The COVID-19 pandemic is the world’s most immediate health crisis, but another crisis is quietly threatening long-term global health. Climate change has worsened in recent decades and, if left unchecked, farmers and consumers will bear the brunt of the consequences. Already, farmers are uncertain of the future, with climate change at the forefront of their concerns. About 72% of large-scale farmers in countries like the United States, France, China, Brazil, and India are worried about its effects on crop yields in the next five years, while 63% of farmers believe that climate change will have a greater impact on crops than COVID-19.
These effects aren’t lost on American farmers. Prior to the pandemic, farmers were already struggling with a loss of income due to weather-related challenges. COVID-19 has only further impacted their profits with restaurant closures and international trade disruptions, causing many to lose their jobs and close their businesses. These losses illustrate the fragility of the agriculture sector in the face of the pandemic and climate change—and its profound effect on global supply chains and the world’s economy.
Added to that, the global population is expected to grow to around 10 billion by 2050, increasing the global demand for food by 59 to 98 percent. However, recent studies anticipate crop yields will drop significantly without any new measures to mitigate climate change – not only threatening the livelihoods of millions of farmers globally, but also worsening the current global hunger crisis.
The coronavirus pandemic has revealed the fragility of the agriculture ecosystem. Like a pandemic, climate change is an inevitable threat that we must address before it is too late. As the economy and agriculture begin to build back with the gradual easing of the Covid-19 restrictions, we need to support a recovery for farmers that puts the fight against climate change and biodiversity loss at its core. – Erik Fyrwald, Syngenta Group CEO
Syngenta is one of many organizations working to change the global agricultural industry for the better. Through its ‘Good Growth Plan,’ Syngenta promotes global sustainability and biodiversity—two major areas of concern for one of world’s largest agronomic developers and agricultural researchers.
First developed in 2013, the Good Growth Plan focused on driving agricultural innovation and protecting the welfare of farmers and other agricultural workers—with measurable successes including the completion of a 12.1 million acre forest restoration project, the education of 17.2 million farmers worldwide on labor safety and sustainability, and the implementation of the Fair Labor program in China, Colombia, Mexico and Paraguay to create more sustainable working environments.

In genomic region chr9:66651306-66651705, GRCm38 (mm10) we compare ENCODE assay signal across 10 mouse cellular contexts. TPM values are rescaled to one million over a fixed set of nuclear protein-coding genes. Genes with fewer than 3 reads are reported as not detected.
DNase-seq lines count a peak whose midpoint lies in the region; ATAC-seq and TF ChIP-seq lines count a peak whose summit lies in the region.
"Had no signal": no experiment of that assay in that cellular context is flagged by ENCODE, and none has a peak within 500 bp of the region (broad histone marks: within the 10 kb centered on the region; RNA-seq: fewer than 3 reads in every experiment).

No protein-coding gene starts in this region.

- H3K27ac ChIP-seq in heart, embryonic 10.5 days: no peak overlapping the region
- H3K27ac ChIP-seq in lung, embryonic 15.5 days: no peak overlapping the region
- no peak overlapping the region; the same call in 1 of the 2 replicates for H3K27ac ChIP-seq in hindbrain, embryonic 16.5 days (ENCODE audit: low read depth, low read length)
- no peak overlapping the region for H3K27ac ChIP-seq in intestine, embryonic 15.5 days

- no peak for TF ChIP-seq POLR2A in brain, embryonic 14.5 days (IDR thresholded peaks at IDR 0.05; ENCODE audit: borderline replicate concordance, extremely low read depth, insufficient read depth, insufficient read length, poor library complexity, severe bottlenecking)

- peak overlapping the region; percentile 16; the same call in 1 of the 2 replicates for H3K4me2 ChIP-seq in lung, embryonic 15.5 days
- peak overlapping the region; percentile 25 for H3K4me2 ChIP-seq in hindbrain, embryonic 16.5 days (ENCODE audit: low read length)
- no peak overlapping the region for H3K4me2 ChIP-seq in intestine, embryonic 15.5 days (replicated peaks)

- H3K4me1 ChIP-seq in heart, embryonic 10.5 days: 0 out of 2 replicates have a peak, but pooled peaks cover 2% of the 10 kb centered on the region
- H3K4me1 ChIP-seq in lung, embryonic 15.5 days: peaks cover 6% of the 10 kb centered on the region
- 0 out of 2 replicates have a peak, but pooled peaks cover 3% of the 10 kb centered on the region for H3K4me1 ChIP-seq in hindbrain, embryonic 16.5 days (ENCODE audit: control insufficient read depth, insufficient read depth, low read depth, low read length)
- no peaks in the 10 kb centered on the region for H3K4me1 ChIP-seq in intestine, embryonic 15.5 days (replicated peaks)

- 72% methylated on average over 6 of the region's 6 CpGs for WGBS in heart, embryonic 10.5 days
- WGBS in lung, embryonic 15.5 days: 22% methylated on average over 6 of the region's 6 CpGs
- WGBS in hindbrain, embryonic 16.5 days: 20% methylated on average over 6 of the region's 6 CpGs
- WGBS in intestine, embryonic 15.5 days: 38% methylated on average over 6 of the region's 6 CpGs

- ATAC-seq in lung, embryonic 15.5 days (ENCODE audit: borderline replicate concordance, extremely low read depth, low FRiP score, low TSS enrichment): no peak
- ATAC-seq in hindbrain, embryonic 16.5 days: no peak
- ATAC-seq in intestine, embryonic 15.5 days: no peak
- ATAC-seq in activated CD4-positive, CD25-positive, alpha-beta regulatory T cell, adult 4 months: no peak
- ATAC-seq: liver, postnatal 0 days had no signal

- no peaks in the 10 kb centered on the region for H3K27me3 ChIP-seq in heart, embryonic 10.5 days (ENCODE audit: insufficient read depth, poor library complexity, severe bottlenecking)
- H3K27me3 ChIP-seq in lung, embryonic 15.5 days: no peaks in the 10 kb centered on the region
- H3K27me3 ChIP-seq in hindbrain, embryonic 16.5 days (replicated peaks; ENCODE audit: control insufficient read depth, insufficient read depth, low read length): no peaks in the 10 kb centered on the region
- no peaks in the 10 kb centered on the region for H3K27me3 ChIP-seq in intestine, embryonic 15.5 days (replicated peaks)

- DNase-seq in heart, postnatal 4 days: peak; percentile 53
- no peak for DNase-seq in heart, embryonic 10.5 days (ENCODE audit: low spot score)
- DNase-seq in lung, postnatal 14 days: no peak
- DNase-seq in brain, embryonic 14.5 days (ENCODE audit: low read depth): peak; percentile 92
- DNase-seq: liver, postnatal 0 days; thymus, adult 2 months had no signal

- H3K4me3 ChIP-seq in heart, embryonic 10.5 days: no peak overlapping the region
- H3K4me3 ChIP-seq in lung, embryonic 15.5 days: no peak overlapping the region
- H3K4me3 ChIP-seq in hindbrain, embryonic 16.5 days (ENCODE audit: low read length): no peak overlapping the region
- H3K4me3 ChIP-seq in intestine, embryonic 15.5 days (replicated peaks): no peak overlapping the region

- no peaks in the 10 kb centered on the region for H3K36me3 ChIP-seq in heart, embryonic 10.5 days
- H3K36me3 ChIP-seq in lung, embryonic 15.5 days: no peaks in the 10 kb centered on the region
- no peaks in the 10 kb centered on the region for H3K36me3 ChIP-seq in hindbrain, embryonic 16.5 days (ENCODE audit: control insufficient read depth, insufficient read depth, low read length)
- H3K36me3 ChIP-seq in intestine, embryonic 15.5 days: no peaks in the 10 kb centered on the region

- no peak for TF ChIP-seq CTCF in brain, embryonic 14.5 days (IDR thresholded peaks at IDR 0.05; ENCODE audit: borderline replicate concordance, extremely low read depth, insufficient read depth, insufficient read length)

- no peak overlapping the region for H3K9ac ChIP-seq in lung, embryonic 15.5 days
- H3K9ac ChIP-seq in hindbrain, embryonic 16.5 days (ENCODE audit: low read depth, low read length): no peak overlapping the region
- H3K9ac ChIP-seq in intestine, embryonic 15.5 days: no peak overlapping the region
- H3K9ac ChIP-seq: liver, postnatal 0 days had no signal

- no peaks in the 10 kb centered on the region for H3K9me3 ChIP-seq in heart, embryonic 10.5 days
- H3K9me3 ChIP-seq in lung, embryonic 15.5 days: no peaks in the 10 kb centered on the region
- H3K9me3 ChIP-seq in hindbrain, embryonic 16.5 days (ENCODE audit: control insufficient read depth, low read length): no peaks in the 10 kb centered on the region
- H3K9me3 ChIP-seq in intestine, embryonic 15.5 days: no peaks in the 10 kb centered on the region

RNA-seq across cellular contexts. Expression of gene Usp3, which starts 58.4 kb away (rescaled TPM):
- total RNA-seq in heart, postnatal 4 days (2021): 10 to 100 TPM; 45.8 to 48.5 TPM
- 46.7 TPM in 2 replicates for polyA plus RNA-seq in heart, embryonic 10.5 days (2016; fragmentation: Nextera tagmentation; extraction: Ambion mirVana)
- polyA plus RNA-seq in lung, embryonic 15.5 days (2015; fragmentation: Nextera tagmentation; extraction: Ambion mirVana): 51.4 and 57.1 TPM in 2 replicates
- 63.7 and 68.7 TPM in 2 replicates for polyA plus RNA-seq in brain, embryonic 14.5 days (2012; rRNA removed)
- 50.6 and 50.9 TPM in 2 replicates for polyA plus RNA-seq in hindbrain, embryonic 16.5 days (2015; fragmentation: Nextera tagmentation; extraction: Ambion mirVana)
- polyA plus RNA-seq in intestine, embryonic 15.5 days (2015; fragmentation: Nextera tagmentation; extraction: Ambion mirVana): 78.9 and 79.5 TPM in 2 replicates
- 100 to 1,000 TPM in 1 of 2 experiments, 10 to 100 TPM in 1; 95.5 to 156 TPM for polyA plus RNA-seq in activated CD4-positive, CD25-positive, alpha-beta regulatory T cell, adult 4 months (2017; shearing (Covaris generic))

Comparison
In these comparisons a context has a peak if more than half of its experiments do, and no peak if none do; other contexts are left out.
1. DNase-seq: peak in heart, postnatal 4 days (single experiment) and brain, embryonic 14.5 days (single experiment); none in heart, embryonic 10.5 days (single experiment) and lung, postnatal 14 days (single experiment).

After achieving the 2020 goals, Syngenta looked ahead to 2025 and set new goals for the Good Growth Plan to meet the global challenges of the pandemic, while continuing to promote sustainability in the face of climate change. One of Syngenta’s goals is to promote agricultural innovation, keeping in line with the United Nations’ Sustainable Development Goals (SDG). Through its investment of $2 billion over five years, Syngenta will develop new agricultural technologies that create breakthroughs in water-use efficiency, soil erosion, crop quality, and nutritional value, among others. All these efforts must meet the sustainability requirements of Syngenta and SDG 6 and 12 aimed at Zero Hunger and Responsible Consumption and Production, respectively.
Syngenta’s motivations behind supporting innovation are inspired by an urgent need for agricultural reform. Current agriculture practices place significant demands on water and other natural resources and accounted for 9% of global greenhouse gas emissions in 2017. Greenhouse gasses not only worsen climate change overall, but also affect livestock habitats and crop planting schedules, which can hinder farming practices and annual yields.
To help reach the goals of the Good Growth Plan, Syngenta partners with the public and private sector through the Syngenta Foundation for Sustainable Agriculture (SFSA) including organizations such as the U.S. Agency for International Development (USAID), the Alliance for a Green Revolution in Africa (AGRA), and regional programs to help small-scale farmers produce higher yields of sustainable crops.
As one example, in partnership with USAID, the SFSA launched the Partnerships for Seed Technology Transfer in Africa (PASTTA) in 2017, which distributes new and improved seeds varieties for soybeans, potatoes, cassava, and other crops to farmers in Kenya, Malawi, Mali, Senegal and Uganda. These new seed varieties will yield more nutritious, drought-resistant and pest-resistant crops and allow farmers and their communities to more easily access high-quality food.
The Good Growth Plan’s large-scale efforts to promote biodiversity and sustainable agricultural practices promise a better and healthier future for farmers and consumers alike. By working to eradicate the harmful effects of climate change on agriculture, Syngenta is helping future generations of farmers to grow an abundance of higher-quality crops that will meet the demands of a growing world. With help from powerful partnerships, Syngenta is shifting the agriculture sector toward resilience in the face of climate change, pandemics, and other global challenges—ultimately helping to create a more sustainable world for generations to come.